Ah, babies: tiny humans that have the power to turn even the most cynical adult into a big goofball that speaks nonsense and does anything to get a smile. There's no denying that babies are a lot of work and being a parent is stressful, but all of our senses seem to be hardwired to respond positively to babies.
There's no denying that we love the way babies look. They have soft, round faces with big, expressive eyes, and happy, toothless smiles. Not to mention, their soft hair, smooth skin, and plump bodies are perfect for cuddling.
Because physical contact is important for a baby's emotional development, it makes sense that we would have evolved to find babies very appealing and want to spend time with them.
As a fun aside, scientists have found that the reason we love to squeeze cute things is because we are so overcome by the cuteness that it triggers an aggressive response in our brain. Remember when Agnes shouts "It's so fluffy, I'm gonna die!" in Despicable Me? Even though it's the opposite response that is expected, the reason you can't help but squeeze a baby's squishy little cheeks is because they are just too cute for your brain to deal with properly.
We love to hear babies laughing, cooing, and babbling. Talking to babies not only helps them build social skills, but it also promotes good language development as well.
There's one more sense where babies can really get us: smell.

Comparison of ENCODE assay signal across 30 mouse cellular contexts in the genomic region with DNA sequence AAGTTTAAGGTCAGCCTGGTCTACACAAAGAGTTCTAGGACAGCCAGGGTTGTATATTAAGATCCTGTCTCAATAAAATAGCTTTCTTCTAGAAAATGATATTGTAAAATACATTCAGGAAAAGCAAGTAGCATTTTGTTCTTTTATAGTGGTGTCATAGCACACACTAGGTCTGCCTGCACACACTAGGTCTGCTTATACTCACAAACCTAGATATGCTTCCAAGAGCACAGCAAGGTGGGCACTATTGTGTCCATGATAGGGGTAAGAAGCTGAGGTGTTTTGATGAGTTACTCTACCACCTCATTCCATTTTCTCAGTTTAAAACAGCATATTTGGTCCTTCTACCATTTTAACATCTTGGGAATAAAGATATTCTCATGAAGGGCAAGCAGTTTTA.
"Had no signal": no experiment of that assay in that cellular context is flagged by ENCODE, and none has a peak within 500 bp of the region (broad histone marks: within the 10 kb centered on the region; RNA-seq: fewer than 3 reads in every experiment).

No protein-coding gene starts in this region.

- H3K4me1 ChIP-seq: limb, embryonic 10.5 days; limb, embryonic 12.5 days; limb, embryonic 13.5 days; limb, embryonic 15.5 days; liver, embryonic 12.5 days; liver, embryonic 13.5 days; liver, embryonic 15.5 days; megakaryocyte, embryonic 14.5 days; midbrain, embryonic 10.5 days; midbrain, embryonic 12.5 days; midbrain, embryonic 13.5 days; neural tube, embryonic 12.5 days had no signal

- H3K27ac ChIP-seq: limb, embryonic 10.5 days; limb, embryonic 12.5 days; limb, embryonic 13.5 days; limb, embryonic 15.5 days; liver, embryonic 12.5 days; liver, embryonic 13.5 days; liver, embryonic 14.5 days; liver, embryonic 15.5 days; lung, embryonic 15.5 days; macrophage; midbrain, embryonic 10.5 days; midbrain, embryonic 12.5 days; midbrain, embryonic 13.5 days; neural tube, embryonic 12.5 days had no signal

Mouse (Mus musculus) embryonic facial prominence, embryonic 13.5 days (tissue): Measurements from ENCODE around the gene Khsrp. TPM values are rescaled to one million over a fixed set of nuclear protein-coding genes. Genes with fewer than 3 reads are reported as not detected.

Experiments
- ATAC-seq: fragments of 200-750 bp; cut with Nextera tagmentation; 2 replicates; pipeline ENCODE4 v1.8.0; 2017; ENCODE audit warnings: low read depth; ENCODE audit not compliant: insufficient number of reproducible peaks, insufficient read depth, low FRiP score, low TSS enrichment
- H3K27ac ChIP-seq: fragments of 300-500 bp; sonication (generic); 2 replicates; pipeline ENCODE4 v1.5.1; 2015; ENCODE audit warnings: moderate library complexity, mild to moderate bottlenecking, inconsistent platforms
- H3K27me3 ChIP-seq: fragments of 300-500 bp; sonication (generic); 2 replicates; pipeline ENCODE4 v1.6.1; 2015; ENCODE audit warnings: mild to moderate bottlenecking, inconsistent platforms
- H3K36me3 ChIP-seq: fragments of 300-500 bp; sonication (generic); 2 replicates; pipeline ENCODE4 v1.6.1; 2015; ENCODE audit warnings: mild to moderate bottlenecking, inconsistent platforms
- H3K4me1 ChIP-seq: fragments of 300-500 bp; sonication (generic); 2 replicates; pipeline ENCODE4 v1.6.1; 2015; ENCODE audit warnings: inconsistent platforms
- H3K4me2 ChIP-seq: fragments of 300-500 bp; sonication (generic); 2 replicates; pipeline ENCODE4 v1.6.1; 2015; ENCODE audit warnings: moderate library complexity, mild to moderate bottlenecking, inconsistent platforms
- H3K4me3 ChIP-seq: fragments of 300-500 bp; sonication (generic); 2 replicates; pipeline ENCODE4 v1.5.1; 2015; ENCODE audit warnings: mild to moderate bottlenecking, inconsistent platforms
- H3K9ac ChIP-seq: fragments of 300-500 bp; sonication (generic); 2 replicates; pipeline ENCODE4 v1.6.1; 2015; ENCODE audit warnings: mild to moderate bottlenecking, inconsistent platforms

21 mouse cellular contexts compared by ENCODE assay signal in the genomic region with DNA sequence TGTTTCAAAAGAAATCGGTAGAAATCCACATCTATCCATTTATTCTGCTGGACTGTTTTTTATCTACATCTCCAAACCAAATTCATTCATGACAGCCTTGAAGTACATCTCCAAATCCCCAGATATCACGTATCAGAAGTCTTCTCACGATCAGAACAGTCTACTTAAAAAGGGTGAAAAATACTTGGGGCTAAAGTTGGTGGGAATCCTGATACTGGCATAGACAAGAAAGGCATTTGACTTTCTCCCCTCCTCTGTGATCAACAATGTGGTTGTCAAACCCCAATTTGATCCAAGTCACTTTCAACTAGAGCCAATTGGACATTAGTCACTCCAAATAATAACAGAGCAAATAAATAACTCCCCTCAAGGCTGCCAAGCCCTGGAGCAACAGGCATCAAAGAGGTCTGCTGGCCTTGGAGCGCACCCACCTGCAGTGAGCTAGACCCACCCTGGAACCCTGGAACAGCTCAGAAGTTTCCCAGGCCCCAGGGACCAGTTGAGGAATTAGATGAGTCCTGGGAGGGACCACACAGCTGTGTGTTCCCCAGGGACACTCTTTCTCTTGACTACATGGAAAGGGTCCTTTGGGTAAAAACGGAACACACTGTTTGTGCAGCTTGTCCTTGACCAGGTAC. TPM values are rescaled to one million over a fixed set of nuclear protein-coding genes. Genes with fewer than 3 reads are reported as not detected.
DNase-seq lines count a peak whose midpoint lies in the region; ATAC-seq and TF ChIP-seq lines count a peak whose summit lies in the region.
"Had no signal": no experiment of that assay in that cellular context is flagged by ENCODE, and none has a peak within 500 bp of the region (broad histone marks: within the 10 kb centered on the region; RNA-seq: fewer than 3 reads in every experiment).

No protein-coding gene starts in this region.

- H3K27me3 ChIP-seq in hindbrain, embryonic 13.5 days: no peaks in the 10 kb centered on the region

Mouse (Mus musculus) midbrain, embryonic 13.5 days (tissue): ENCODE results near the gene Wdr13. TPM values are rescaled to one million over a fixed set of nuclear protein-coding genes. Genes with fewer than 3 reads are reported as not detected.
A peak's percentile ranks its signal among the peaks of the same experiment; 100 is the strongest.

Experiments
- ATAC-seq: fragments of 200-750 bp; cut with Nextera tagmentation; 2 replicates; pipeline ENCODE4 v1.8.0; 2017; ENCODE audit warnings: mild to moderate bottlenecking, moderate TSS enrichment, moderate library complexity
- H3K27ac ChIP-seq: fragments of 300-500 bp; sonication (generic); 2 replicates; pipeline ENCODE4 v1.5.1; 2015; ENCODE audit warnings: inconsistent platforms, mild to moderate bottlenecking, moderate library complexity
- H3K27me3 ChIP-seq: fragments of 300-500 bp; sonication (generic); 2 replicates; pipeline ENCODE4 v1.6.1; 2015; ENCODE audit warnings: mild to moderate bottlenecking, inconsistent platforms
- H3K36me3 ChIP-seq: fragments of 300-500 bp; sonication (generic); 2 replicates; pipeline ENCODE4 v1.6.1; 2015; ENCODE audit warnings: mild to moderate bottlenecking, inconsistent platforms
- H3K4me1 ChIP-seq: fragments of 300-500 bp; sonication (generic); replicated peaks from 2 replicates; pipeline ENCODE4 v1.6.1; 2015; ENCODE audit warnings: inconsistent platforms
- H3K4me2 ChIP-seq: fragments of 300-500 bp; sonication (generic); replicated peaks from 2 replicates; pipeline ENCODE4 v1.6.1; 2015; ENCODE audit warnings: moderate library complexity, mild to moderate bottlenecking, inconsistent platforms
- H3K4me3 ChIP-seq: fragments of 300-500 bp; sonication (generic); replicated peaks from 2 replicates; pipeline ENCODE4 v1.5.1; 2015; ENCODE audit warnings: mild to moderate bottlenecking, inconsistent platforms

Babies aren't just easy on the eyes, they also have a distinct natural scent. No, not just the scent that alerts parents that a diaper change is in order. When a baby is clean, they have a fresh smell that just begs you to snuggle them close and breathe it all in.
As SciShow explains, that aroma isn't created by lotions, baby wipes, or powder. While those certainly can affect how individual babies smell, the intoxicating perfume of babies just happens naturally. There are a few theories about how they get that smell, but modern experiments show that it has such a powerful effect on the brain, the smell of babies may have actually helped shape our evolutionary history.
Learn more about why babies smell so darn amazing here:
For roughly 1 in 7 mothers, postpartum depression may get in the way of having that bond and positive feelings from their babies. Not only that, but it could result in feelings of wanting to hurt themselves or their children. While it isn't entirely clear what causes postpartum depression, it is normal and treatment is available.
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